READ MORE: Wilson-Raybould says she was pushed, got veiled threats on SNC-Lavalin

Scheer nonetheless demanded Trudeau’s resignation and called for the RCMP to launch a criminal investigation into what the Liberal government did to help SNC-Lavalin, which is facing criminal charges related to allegedly corrupt dealings in Libya.

“Jody Wilson-Raybould tells the story of a prime minister who has lost the moral authority to govern,” Scheer said.

“A prime minister who allows his partisan, political motivations to overrule his duty to uphold the rule of law. A prime minister who doesn’t know where the Liberal Party ends and where the government of Canada begins.”

The Conservative leader also called for Wernick to resign and encouraged the Liberal cabinet, which is scheduled to present a federal budget next month, to find a way to govern the country in a non-partisan way without the prime minister.

Scheer did not say what he would do if Trudeau refused to resign, such as calling a non-confidence vote.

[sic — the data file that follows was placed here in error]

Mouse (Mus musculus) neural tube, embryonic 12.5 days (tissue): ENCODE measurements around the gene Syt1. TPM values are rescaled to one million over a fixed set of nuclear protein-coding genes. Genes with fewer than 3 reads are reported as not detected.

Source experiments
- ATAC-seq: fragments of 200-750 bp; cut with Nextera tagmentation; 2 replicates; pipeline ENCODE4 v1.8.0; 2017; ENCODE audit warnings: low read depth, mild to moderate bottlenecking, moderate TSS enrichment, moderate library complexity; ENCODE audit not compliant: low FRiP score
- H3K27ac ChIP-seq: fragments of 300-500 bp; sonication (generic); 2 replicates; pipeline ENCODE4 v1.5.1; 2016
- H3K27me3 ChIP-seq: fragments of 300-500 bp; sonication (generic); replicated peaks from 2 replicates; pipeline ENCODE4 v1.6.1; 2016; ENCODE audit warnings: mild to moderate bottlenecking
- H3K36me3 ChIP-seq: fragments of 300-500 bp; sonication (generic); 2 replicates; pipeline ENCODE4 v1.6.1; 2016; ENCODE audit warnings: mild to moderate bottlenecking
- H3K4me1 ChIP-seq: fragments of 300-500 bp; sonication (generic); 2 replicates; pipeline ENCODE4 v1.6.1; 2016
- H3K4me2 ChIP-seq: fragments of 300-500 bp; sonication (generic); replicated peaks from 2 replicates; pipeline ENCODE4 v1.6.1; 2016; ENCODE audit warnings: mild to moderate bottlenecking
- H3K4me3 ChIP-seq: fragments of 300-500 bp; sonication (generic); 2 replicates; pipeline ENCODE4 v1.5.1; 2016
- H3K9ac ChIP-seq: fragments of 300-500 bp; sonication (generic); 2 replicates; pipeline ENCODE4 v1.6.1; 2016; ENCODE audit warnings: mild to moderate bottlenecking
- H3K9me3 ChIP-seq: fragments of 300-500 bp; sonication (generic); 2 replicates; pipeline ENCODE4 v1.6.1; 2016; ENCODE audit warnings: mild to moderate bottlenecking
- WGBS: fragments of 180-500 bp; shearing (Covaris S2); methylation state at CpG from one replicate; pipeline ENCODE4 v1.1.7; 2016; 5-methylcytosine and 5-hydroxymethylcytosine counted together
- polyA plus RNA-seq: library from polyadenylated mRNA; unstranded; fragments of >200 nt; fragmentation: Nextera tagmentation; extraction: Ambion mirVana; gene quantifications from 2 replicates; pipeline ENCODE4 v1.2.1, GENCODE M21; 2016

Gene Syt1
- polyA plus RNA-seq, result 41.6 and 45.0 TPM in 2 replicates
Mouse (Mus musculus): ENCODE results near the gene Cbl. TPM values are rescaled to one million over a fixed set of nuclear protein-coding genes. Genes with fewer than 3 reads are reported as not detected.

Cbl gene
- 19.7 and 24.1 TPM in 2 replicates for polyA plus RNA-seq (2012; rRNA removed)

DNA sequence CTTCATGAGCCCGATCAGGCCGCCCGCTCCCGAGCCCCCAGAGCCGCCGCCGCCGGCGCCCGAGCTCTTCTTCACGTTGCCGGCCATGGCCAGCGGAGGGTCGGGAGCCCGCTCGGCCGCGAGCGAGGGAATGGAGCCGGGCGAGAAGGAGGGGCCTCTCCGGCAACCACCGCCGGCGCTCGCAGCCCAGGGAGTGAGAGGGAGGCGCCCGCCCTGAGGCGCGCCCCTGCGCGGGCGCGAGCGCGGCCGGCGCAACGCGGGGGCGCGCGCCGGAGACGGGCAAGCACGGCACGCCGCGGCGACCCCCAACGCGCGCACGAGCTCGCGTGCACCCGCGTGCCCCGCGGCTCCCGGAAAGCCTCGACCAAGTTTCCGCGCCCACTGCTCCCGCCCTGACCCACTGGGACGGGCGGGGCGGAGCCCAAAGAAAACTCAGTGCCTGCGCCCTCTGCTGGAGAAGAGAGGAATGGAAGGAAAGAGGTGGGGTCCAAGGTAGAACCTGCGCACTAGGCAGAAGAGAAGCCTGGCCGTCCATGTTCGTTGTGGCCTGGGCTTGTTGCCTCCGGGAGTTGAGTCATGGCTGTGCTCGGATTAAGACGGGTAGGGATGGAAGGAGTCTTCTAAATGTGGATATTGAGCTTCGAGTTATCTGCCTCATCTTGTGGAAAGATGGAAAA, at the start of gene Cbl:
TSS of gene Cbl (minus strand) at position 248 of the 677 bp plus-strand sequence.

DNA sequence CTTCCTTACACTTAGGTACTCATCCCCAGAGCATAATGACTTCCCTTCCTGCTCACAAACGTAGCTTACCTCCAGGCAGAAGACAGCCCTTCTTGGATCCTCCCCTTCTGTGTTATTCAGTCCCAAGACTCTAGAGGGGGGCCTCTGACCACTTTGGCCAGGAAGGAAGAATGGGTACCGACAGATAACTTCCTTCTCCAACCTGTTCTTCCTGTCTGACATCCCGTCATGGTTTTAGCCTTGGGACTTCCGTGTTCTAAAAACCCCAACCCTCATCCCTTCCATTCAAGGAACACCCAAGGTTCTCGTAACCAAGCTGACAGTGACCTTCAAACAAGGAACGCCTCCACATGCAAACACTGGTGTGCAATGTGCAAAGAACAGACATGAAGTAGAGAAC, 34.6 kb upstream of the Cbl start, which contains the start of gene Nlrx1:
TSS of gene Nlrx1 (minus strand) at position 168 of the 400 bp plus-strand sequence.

For his part, Singh said Wilson-Raybould’s testimony painted a picture of a prime minister and other members of government who were willing to disregard the rule of law and were more interested in helping powerful friends than average Canadians.

While the NDP leader said Trudeau and others may eventually have to step down, he said that determination should come after a public inquiry is held to get the bottom of what really happened.

Trudeau, however, indicated during a Liberal party event in Montreal a short time later that he had no intention of resigning. He rejected Wilson-Raybould’s version of events, saying he and his staff “always acted appropriately and professionally.”

He said Canadians will have “a very clear choice in a few months” in the October election about who they want to form government.

“There will be a clear choice to be made between the Liberal Party, this government that … has consistently stood up for Canadian jobs, consistently defended Canadian jobs while defending our institutions and the independence of our judiciary,” he said.

“And on the other hand there is a choice of the party that is still very much the party of Stephen Harper. That continues to attack, to divide, to play politics with big issues and (thinks) the best way to create economic growth is still to give advantages to the wealthiest.